WASHINGTON – Over the past 3 years, the band Drop Electric has forged its own unique path in the local music scene, crafting impeccably arranged ambient post-rock songs.
The band draws influence from electronica and modern rock, but also incorporates the band’s love of movies into its music.
The six-piece outfit includes visual artist Patrick Ryan Morris, who directs and edits movies that accompany specific songs during performances.
“Each song has its own video,” drummer Ramtin Arablouei says.
“We don’t have someone jumping around stage, or a typical lead singer. The multimedia keeps it interesting live.”
Drop Electric’s diverse lineup also contributes to its eclectic sound. The band’s families immigrated to the U.S. from Iran, India, Japan, Mexico, Ireland and Ukraine.
Arablouei says that the band started out as an electronic dance group. After some experimentation, the group allowed its individual influences to mold the songs into what is currently performed.
“For us, it’s been a collection of accidents,” he says. “It really just came over time, and slowly developed into what we’re playing now.”
Watch the video for “What Now of Paradise,” from Drop Electric’s 2010 debut album:
The band’s latest effort, “Drop Electric Sample Platter,” consists of four striking soundscapes that feature ethereal vocals, reverb-drenched guitar and a variety of sonically altered synth and drum sounds.
The result is a collection of songs that sound truly cinematic.
The lead track, “Empire Trashed,” begins with a plodding harmonium line, accompanied by vocalist Kristina Reznikov. Brisk drum loops, strings and guitar are gradually introduced, building to a momentous emotional peak.
Watch the video for “Empire Trashed:”
Another standout track, “Santo Domingo,” utilizes Eastern music scales, distorted rock drumming, and prominent guitar and synth call-and-response. The track seems ready-made for use in film.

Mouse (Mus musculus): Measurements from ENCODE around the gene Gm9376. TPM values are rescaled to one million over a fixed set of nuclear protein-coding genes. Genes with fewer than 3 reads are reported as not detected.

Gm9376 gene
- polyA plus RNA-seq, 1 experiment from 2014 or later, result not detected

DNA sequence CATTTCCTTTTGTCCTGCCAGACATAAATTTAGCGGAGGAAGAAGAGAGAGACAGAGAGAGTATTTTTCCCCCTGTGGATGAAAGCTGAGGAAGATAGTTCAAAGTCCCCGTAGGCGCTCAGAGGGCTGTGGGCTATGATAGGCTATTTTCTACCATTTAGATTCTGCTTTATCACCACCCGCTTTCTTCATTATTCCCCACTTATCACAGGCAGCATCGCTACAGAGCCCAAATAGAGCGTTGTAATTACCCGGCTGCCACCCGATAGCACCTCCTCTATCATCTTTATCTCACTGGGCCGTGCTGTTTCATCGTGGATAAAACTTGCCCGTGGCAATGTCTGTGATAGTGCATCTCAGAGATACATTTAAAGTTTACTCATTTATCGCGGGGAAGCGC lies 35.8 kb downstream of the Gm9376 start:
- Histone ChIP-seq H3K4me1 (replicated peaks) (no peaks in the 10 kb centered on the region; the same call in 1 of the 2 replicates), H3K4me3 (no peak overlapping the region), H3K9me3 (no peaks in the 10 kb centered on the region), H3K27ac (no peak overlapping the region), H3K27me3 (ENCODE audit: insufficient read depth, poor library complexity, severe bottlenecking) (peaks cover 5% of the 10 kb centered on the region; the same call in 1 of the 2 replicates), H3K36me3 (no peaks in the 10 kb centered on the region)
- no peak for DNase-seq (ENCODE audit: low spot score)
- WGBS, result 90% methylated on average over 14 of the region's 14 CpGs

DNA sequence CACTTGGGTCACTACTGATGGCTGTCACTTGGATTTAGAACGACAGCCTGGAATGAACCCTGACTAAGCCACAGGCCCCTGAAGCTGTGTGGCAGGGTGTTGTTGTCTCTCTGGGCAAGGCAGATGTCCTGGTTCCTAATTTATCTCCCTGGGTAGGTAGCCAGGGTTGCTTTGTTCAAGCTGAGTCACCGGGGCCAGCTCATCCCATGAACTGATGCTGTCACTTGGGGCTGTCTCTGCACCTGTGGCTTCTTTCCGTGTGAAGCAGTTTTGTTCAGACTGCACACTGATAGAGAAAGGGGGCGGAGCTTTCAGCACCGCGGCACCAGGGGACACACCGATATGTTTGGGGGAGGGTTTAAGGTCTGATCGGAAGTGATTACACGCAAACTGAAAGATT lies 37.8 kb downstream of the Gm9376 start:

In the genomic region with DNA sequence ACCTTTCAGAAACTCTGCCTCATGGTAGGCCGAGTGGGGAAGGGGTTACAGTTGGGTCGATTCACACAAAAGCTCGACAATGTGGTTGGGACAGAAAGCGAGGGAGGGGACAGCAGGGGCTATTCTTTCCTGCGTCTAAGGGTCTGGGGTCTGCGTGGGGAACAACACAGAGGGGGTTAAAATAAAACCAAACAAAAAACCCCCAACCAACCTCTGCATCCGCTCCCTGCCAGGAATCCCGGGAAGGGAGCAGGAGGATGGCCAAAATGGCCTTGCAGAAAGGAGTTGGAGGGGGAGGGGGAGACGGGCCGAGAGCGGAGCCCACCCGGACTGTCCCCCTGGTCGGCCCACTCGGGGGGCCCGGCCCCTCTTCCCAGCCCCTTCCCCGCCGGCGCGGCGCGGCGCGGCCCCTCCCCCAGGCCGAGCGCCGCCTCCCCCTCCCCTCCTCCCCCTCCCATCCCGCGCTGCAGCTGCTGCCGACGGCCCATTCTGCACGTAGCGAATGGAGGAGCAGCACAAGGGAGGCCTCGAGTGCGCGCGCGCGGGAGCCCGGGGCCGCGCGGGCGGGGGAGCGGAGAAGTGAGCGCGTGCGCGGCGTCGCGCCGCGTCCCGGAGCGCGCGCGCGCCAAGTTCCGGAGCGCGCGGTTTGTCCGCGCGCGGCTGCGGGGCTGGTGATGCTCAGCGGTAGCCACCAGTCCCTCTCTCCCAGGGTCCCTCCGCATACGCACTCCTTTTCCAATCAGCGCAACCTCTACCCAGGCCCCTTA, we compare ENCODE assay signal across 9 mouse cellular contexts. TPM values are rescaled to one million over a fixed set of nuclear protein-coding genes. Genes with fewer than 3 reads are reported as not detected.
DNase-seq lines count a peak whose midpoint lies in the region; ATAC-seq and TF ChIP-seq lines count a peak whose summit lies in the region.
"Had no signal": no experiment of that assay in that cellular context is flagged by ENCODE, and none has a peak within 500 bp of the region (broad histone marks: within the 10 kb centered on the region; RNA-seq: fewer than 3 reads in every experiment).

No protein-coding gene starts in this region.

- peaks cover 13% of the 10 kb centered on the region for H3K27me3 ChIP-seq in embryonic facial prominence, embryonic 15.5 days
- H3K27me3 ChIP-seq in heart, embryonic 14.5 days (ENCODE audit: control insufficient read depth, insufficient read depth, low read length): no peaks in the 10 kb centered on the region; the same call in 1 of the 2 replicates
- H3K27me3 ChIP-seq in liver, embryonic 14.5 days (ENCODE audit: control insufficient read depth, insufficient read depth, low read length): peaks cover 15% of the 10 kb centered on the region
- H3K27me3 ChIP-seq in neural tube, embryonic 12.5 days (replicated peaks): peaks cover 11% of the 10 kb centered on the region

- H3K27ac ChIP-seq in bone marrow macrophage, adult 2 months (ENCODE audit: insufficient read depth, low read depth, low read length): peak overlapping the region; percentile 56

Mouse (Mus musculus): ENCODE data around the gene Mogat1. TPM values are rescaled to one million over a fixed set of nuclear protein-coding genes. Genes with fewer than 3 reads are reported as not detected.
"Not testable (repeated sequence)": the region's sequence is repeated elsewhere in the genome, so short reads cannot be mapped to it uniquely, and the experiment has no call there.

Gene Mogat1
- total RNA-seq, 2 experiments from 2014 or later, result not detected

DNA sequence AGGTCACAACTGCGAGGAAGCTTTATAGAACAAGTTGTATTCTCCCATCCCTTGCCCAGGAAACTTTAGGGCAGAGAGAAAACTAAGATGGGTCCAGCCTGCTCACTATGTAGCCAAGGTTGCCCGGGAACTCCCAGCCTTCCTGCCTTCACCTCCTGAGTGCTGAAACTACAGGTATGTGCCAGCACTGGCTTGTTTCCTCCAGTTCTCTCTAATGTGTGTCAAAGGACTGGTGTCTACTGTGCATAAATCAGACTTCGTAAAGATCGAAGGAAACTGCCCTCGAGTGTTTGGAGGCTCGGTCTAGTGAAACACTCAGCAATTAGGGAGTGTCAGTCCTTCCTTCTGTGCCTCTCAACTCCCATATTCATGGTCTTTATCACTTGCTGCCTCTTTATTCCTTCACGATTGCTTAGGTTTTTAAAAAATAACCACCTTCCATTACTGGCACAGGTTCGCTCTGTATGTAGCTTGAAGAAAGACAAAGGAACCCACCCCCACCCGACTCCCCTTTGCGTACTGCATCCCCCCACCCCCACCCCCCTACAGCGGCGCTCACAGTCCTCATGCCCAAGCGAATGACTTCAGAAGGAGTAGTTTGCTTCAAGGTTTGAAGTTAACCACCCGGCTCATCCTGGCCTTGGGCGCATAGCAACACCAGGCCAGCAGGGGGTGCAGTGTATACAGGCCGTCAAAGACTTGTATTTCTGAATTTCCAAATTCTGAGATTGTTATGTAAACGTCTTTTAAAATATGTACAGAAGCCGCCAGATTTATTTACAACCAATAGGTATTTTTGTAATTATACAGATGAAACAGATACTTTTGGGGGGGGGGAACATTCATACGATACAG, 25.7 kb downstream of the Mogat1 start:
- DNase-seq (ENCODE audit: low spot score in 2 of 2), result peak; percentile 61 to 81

The band’s emphasis on video has led to some of its songs being considered for major Hollywood releases in the coming year.
Listen to “Santo Domingo:”
Arablouei broadly defines Drop Electric’s sound as electronic rock.
“It’s difficult for us, because from song to song, we sound different. On one song, we’ll sound like an ambient post-rock band, and on another one it sounds more like pop.”
Watch a 2011 performance at Rock & Roll Hotel:
Drop Electric’s use of video in its live performances is mesmerizing, and perfectly complements their atmospheric style.
Who is going to the concerts?
Arablouei says that a large part of the audience appears to be college-aged.
“Now, there are always people with glow sticks,” he says.
“We’re not an electronic dance music group, but people treat it like that.”
Considering the band’s eclectic output and heady stage show, it’s easy to see why fans of experimental music are showing interest.
Drop Electric performs at the 9:30 Club Saturday, Sept. 22.